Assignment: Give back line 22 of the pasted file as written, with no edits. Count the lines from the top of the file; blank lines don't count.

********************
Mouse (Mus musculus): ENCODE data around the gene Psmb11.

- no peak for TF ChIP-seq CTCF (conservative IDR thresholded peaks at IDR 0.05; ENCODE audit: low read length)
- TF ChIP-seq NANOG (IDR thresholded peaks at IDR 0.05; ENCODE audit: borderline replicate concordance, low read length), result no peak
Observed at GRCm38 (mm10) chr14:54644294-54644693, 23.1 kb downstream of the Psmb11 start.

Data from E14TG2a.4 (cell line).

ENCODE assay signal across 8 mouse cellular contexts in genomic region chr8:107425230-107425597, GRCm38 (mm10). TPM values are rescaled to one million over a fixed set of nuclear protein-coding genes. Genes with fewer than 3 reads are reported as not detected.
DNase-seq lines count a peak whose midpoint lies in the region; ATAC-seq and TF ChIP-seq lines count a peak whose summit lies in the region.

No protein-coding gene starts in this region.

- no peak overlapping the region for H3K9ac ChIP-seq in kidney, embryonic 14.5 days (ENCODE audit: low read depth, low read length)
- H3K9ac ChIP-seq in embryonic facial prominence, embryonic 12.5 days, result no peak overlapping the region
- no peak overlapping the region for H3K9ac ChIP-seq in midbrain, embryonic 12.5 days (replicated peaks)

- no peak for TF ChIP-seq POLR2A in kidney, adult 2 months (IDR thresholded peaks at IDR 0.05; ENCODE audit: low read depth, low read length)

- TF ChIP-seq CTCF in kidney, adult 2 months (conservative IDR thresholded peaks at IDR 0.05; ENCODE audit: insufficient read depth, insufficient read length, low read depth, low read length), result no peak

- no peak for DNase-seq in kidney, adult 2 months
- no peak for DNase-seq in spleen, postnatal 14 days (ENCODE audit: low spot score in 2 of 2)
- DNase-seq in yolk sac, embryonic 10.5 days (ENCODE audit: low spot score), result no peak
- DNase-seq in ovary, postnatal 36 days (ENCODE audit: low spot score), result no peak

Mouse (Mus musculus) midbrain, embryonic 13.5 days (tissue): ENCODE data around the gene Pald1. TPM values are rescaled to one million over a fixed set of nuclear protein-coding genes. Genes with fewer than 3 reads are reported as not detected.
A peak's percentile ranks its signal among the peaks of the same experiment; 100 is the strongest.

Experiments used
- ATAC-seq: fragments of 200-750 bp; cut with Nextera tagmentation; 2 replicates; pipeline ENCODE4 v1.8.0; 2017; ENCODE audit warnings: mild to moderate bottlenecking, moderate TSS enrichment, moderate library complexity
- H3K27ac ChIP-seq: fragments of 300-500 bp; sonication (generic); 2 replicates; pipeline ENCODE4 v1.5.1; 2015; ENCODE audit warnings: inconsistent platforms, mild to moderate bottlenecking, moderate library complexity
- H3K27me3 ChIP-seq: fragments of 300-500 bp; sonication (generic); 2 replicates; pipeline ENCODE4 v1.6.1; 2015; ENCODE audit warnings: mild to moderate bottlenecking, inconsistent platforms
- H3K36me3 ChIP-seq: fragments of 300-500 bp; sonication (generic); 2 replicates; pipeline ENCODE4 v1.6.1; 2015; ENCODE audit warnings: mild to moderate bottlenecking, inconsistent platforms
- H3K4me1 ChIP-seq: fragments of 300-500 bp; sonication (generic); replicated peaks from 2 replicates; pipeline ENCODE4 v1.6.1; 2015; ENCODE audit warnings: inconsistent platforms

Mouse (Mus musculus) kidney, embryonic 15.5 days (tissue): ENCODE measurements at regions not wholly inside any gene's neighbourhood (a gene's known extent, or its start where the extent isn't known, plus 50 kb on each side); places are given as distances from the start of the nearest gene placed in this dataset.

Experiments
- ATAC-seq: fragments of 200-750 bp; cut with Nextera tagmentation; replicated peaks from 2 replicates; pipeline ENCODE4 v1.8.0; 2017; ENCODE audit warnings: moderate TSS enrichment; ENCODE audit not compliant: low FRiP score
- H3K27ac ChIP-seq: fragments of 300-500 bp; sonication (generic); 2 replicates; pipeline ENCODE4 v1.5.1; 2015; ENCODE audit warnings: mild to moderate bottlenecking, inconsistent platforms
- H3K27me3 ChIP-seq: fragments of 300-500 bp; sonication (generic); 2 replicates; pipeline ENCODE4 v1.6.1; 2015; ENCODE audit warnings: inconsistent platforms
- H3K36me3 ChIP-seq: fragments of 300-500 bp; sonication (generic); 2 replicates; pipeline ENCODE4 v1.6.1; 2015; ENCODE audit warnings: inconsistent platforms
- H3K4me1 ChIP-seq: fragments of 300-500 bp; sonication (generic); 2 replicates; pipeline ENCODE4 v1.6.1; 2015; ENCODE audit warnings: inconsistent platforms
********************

- H3K27ac ChIP-seq: fragments of 300-500 bp; sonication (generic); 2 replicates; pipeline ENCODE4 v1.5.1; 2015; ENCODE audit warnings: inconsistent platforms, mild to moderate bottlenecking, moderate library complexity